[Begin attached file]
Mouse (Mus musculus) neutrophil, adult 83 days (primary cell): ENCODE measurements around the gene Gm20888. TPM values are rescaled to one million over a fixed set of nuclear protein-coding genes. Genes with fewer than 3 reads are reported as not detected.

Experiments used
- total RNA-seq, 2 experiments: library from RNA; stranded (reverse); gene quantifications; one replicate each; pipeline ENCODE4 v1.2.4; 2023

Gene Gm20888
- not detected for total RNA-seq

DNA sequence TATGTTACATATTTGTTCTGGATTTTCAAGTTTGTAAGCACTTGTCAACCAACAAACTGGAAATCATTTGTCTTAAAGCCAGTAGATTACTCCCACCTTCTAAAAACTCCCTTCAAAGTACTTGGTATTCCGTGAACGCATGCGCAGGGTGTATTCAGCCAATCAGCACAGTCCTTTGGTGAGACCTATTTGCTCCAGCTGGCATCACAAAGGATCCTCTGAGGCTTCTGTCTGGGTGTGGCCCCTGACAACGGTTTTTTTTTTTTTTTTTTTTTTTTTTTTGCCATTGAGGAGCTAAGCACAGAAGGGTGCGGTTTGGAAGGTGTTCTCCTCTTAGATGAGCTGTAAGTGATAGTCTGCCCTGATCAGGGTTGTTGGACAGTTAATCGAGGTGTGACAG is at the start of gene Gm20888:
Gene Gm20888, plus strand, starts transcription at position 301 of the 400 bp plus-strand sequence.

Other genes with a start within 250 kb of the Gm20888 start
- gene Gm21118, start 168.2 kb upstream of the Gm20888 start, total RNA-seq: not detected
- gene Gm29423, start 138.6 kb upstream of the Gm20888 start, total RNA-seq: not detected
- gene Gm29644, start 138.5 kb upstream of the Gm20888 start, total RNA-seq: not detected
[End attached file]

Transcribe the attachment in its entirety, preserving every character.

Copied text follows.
Mouse (Mus musculus) neutrophil, adult 83 days (primary cell): ENCODE measurements around the gene Gm20888. TPM values are rescaled to one million over a fixed set of nuclear protein-coding genes. Genes with fewer than 3 reads are reported as not detected.

Experiments used
- total RNA-seq, 2 experiments: library from RNA; stranded (reverse); gene quantifications; one replicate each; pipeline ENCODE4 v1.2.4; 2023

Gene Gm20888
- not detected for total RNA-seq

DNA sequence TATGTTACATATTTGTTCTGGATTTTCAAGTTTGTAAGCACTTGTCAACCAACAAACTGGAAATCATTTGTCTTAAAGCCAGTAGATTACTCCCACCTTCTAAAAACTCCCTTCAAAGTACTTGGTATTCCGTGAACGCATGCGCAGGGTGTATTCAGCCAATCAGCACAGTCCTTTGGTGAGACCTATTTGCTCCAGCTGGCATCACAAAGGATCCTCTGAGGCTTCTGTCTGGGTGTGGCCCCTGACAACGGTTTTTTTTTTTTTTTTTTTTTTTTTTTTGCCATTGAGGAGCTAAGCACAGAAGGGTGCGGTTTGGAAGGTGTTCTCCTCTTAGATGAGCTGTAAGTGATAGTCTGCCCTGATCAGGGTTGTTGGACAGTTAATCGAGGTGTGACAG is at the start of gene Gm20888:
Gene Gm20888, plus strand, starts transcription at position 301 of the 400 bp plus-strand sequence.

Other genes with a start within 250 kb of the Gm20888 start
- gene Gm21118, start 168.2 kb upstream of the Gm20888 start, total RNA-seq: not detected
- gene Gm29423, start 138.6 kb upstream of the Gm20888 start, total RNA-seq: not detected
- gene Gm29644, start 138.5 kb upstream of the Gm20888 start, total RNA-seq: not detected